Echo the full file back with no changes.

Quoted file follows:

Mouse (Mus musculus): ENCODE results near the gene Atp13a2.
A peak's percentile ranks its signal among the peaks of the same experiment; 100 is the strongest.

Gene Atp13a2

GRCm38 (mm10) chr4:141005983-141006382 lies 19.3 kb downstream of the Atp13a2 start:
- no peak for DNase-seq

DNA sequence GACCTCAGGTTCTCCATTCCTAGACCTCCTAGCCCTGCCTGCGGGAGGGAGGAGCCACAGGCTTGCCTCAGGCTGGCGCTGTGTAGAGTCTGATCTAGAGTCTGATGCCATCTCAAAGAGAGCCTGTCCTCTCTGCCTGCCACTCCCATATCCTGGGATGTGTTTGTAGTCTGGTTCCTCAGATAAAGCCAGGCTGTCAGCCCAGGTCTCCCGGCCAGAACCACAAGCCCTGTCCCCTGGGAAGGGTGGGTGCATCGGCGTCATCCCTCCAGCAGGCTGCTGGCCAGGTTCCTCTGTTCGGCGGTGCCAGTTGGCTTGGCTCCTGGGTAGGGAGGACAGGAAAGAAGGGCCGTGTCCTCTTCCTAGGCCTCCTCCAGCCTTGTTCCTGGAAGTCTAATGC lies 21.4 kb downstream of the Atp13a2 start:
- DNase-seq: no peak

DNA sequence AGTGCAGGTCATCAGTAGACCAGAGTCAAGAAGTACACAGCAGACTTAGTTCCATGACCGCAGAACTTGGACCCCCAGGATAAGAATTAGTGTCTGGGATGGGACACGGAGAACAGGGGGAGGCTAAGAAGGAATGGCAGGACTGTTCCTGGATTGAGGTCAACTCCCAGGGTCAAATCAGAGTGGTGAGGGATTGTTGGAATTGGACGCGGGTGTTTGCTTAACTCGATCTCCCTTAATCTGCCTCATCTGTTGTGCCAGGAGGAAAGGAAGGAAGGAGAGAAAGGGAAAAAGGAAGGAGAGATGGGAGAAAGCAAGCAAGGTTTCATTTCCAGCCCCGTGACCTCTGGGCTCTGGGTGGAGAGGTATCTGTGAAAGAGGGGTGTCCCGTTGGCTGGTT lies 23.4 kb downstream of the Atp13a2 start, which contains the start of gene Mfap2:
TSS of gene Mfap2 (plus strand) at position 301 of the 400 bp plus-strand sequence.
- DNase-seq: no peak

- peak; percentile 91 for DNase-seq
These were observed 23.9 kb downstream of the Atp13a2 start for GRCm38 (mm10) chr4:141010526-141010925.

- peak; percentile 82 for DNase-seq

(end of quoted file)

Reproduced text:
Mouse (Mus musculus): ENCODE results near the gene Atp13a2.
A peak's percentile ranks its signal among the peaks of the same experiment; 100 is the strongest.

Gene Atp13a2

GRCm38 (mm10) chr4:141005983-141006382 lies 19.3 kb downstream of the Atp13a2 start:
- no peak for DNase-seq

DNA sequence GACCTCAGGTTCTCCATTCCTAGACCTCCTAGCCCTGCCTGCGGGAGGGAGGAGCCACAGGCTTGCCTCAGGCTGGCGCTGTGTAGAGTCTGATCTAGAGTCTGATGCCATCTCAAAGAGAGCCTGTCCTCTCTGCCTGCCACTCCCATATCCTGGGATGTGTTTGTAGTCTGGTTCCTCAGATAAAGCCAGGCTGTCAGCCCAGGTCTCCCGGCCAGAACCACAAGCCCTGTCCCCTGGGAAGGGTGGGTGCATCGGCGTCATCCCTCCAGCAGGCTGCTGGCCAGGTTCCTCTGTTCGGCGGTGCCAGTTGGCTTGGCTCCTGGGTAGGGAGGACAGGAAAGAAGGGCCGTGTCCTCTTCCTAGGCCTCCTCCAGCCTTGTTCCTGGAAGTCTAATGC lies 21.4 kb downstream of the Atp13a2 start:
- DNase-seq: no peak

DNA sequence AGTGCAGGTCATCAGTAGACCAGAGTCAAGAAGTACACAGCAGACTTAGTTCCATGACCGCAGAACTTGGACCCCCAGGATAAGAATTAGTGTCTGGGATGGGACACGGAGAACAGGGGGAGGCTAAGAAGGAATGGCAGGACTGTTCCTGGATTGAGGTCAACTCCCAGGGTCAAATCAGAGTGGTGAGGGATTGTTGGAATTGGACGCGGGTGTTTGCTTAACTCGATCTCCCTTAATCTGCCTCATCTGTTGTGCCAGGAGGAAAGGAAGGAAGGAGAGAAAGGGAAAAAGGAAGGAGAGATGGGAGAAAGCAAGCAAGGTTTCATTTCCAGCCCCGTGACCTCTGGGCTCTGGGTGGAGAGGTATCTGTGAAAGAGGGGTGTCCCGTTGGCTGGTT lies 23.4 kb downstream of the Atp13a2 start, which contains the start of gene Mfap2:
TSS of gene Mfap2 (plus strand) at position 301 of the 400 bp plus-strand sequence.
- DNase-seq: no peak

- peak; percentile 91 for DNase-seq
These were observed 23.9 kb downstream of the Atp13a2 start for GRCm38 (mm10) chr4:141010526-141010925.

- peak; percentile 82 for DNase-seq